- In Belgium, secondary education is provided for adolescents aged 12– 18 and consists of six years, divided into three grades (or “educational cycles”) of two years each. The first grade (two years: type A or B) offers a range of general subjects. People enter the secondary school system after six years of education in an elementary school. These students are, on average, 13 years old when they enter the “first educational cycle” and 14 when they leave this cycle.
- There is a possibility that the adolescents with the highest levels of “serious offending” and the “propensity to offend” were more likely to be absent from school on the days of the survey.
- Age is a covariate of offending but hardly a cause of offending. Adding age as an additional control variable in the analyses presented below did not affect the results. In fact, we omitted age as a control variable for reasons of parsimony, because age was shown to be completely unrelated to offending in the multivariate analyses.
- At the school level, this can be done by comparing survey information with official registrations from school inscriptions. We did not do this, because we promised full confidentiality.
- For a full description of the items and additional factor loadings, see Appendix B.
- The alpha is rather low, but this is due to the fact that only three items were used. The nine-item delinquency scale used in the original study generated an alpha of 0.81. It is known that alpha values are affected by the number of items. More serious offences are committed less often by adolescents. It should also be noted that behavioural scales are different from attitudinal scales.
- An adolescent was seen as “belonging to a disadvantaged household” when no car was reported and when the respondent had heard his or her parent(s) say that “there was sometimes or often no money to buy essential things.” As one can question the validity of each indicator separately, we conjunctively combined both indicators in order to be more strict. This measure has some restrictions. It may not be sufficient as a control for the compositional effects of disadvantage at the individual level. Nevertheless, we would highlight the fact that the ecological correlation of that measure with an official measure was sufficiently high.
- The separate dimensions were trichotomised (risk end of the distribution >1 standard deviation above the mean score, balanced between −1 standard deviation and +1 standard deviation, and the protective end of the distribution <−1 standard deviation from the mean score).
- The factor loadings are .972, .973, and .834, respectively. The fit indices indicated a good model fit (RMSEA < 0.05) and AGFI > 0.96.
- Original metric variables were recoded into categorical variables using quartiles.
- The calculation of the unique neighbourhood-level variance is as follows: (neighbourhood-level variance/(neighbourhood-level variance + school-level variance + individual-level variance)).
- The calculation of the unique school-level variance is done the same way: (school-level variance/(neighbourhood-level variance + school-level variance + individual-level variance)).
- One might wonder if different results would have been obtained if separate hierarchical linear models had been used to detect ecological variance at the neighbourhood and school levels. The answer to this question is yes: the neighbourhood effect would have been overestimated, but unlike the German study by Oberwittler , only to a very limited extent. This is because the residential neighbourhood context hardly adds up to the explanation of serious offending in Antwerp. If we had not taken into account school-level variance, we would have found a small but statistically significant amount of neighbourhood-level variance (0.99%) in the empty model (see Pauwels , for the original hierarchical multilevel models). School-level variance is hardly affected when neighbourhoods are not taken into account (2.99% in a hierarchical school contextual model versus 2.79 % in the cross-nested model).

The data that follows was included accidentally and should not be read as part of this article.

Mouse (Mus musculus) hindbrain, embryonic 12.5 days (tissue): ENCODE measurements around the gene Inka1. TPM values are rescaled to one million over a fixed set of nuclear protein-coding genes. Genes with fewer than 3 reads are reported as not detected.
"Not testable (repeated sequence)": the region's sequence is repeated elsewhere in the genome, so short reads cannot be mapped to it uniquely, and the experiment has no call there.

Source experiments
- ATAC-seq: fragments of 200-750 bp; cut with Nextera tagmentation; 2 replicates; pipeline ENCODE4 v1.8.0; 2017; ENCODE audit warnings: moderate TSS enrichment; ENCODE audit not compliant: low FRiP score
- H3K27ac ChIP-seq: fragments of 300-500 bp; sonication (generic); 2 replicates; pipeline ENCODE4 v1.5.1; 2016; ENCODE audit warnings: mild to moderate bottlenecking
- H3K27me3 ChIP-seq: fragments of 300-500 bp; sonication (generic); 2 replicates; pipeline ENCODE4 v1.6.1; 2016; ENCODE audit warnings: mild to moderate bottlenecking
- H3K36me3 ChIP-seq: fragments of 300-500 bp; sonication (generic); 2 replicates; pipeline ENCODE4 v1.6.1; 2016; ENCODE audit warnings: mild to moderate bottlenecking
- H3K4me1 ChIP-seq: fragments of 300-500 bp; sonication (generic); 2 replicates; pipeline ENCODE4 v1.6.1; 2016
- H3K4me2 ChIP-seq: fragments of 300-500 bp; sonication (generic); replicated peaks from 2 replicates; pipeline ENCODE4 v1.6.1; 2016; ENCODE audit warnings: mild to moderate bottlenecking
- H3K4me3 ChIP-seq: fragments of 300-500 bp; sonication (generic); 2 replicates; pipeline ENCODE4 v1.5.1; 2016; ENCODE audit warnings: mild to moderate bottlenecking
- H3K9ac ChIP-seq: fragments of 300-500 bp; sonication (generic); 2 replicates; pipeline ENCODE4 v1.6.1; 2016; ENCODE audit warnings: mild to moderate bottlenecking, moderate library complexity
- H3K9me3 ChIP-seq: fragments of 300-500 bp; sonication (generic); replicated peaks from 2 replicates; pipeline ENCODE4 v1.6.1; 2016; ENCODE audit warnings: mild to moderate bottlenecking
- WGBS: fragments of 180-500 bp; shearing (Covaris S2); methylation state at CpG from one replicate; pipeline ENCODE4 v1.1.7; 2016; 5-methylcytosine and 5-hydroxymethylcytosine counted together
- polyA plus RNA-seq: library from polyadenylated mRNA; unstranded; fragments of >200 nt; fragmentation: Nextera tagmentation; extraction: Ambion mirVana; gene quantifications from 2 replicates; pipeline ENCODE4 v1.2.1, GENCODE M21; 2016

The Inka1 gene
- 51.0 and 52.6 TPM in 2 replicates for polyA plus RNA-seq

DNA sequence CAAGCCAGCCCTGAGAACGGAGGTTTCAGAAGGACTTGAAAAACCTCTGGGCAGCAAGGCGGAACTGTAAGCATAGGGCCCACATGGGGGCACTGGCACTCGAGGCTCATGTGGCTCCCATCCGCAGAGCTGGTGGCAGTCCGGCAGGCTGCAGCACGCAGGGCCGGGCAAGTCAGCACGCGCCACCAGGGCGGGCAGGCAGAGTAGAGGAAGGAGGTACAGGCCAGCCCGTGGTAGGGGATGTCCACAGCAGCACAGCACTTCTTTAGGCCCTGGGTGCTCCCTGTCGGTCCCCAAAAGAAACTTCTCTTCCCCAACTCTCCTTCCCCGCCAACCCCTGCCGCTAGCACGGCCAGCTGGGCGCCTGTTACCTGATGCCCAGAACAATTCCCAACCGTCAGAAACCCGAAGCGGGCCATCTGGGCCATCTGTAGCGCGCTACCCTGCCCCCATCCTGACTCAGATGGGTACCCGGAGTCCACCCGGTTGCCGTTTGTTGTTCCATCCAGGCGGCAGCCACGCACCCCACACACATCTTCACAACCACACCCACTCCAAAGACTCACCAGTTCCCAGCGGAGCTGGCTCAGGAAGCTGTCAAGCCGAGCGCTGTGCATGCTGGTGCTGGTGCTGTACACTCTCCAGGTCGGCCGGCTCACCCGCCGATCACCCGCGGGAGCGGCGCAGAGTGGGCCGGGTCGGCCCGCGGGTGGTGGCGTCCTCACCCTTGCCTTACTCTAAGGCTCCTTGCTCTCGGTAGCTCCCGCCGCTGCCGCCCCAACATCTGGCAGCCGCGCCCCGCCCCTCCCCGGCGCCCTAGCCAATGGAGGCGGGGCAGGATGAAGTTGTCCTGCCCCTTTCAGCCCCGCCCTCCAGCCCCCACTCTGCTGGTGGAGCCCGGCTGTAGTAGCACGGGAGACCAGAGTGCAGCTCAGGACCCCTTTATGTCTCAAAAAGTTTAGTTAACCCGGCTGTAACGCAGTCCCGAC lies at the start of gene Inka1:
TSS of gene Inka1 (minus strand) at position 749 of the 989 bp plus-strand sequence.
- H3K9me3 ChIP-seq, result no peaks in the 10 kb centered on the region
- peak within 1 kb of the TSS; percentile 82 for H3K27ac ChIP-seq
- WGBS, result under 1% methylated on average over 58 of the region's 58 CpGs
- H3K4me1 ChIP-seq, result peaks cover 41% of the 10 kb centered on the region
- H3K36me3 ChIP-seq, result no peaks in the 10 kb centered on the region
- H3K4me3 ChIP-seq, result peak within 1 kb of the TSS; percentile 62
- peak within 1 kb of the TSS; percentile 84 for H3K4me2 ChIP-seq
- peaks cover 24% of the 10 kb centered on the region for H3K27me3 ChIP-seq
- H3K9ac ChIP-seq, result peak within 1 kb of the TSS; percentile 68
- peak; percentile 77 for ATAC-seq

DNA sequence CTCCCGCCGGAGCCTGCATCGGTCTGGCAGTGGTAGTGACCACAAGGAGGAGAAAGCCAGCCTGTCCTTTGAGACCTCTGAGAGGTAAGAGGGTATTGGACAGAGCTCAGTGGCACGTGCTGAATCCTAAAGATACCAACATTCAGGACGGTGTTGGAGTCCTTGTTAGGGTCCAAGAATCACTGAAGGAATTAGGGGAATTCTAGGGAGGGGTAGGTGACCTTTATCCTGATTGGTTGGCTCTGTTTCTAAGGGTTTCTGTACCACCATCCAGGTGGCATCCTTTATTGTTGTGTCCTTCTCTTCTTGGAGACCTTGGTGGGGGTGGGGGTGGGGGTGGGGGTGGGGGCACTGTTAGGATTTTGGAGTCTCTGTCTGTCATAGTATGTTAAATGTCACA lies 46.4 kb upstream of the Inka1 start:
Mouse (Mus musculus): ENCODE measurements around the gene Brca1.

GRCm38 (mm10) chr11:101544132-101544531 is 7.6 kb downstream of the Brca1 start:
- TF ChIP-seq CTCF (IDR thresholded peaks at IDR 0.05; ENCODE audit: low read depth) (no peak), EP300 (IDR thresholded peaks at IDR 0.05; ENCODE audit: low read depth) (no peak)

- The “deviance” parameter is actually a “badness of fit” parameter. The higher the value of this parameter, the less the statistical model fits the observed data.
- This calculation was carried out as suggested by Snijders and Bosker . Pseudocoefficients of determination cannot be compared with coefficients of determination obtained from OLS regression models. Interpretation should be performed with care. The pseudocoefficients of determination can underestimate the coefficients of determination obtained from OLS regression analyses, which we simulated.
- The decomposition pseudocoefficients of determinations are very informative: they teach us how much of the variance at each level is explained by the variables in the models. These pseudocoefficients are lower than their counterparts in ordinary least squares (OLSs) regression models, which do not take into account the data structure.
- T. Parsons, The Structure of Social Action, The Free Press, New York, NY, USA, 1937.
- T. I. Herrenkohl, J. D. Hawkins, I. J. Chung, K. G. Hill, and S. Battin-Pearson, “School and community risk factors and interventions,” in Child Delinquents, R. Loeber and D. Farrington, Eds., pp. 211–246, Sage, Thousand Oaks, Calif, USA, 2000.
- R. J. Sampson, “Transcending tradition: new directions in community research, Chicago style,” Criminology, vol. 40, no. 2, pp. 213–230, 2002.
- J. Brooks-Gunn, G. J. Duncan, and J. L. Aber, Neighborhood Poverty: Context and Consequences for Children, vol. 1, Russell Sage Foundation, New York, NY, USA, 1997.